I mentioned yesterday morning that I was heading out to the range with a young lady who has been a friend of the family for over two decades. We'd not talked much in the last couple of years, so when she said that we should do something together, I naturally suggested going to the range. She accepted, and told me about her only previous shooting experience with her then-boyfriend. It was reminiscent of some of the "What NOT to do" posts I've been reading recently. From her descriptions, he'd set her up with some sort of .40 S&W handgun, gave her no proper instruction, and let the recoil do the rest.
So we set a range date for Saturday morning, with barbecue to commence afterwards in nearby Lockhart (the barbecue capital of Texas). Saturday came, and I arrived at her family's house. We reviewed the Four Rules together again, and I with started a familiarity lesson in the use of the firearms I brought along for the day. A good hour and a half later, we prepared to head out.
She hadn't expected us to spend anywhere near the time we did working on safety and operation lessons, and as it was nearing noon by the time we approached Lockhart, we opted for lunch first. We picked Smitty's Market, and had a nice meal of brisket and pork ribs, topped off with cones of Blue Bell ice cream for dessert.
Once we were sufficiently stuffed full of meaty goodness, we headed to the range. We started out with the Walther P22 at a range of 5 yards, using paper plates as targets. Going into this, she'd let me know that she was afraid of guns mainly due to inexperience, and that her previous experience had not helped. Knowing that the best way to remedy such a problem was to provide a safe and fun shooting experience, I looked for a more secluded part of the range for better personal interaction.
Much to our benefit, it was a somewhat hot day and range traffic was sparse. We happened to come up just as the last CHL shooting qualification test let out, and got the entire bay to ourselves. We started at a relaxed pace, and assured her that I would be there to help her with anything and to answer whatever questions she had. We got our targets stapled to the boards and placed, and she took her first shot. The first piece of brass came back and hit her in the chest, reaffirming why I recommended not wearing an open-top shirt to the range. I'm glad I remembered that little piece of advice. She was obviously nervous, so we spent time discussing specifics of the guns and ammo, and what they do and do not do. Apparently the myth that guns just "explode" is alive and well. I explained what conditions would cause such a thing to happen, and than it is almost entirely an ammunition problem, most often associated with improperly loaded handloads or squibs. As time went on, she got a little more relaxed.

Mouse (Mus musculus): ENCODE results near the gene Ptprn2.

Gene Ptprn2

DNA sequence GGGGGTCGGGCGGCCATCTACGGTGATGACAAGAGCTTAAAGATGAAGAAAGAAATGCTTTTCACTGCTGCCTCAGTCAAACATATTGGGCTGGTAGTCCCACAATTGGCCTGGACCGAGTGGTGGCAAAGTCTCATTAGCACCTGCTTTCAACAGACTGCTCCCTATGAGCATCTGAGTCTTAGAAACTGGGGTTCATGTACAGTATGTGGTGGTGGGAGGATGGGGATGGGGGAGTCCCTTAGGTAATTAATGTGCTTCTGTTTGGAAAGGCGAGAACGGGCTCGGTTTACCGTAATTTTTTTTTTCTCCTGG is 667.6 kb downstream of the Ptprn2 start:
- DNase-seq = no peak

We moved on to shooting a Marlin Model 60 .22LR rifle at 10 yards. She found immediately that she liked the rifle much more than the pistol. Aim was much more natural (as I would expect), and her consistency improved the more she shot. We worked a bit with grip and stance, and moved on to working with the Browning Hi-Power. While the loud report and recoil was a bit daunting at first, she found that the larger and more complete grip made it easier and much more fun to shoot. After she was comfortable with the gun, I grabbed the camera and got some great shots with brass in the air, such as the one below.
Time flew by, and before we realized it, the time was nearing 5:00. It's a ways back to Austin, and it was election day for the local mayoral and city council elections (I needed to be back before the polls closed at 7:00), so I put up a couple of Dirty Bird targets to give her something to take home. She shot her favorite gun - the Marlin Model 60 - again from 10 yards, and got all 17 shots inside the 9 ring. We wrapped it up and headed back. She thanked me profusely for taking her out and having the patience to help her work through everything. It was definitely my pleasure. She had a great time and is already wanting to go out again, even arranging to bring her brother and sister along for the next trip.
20 Years Late
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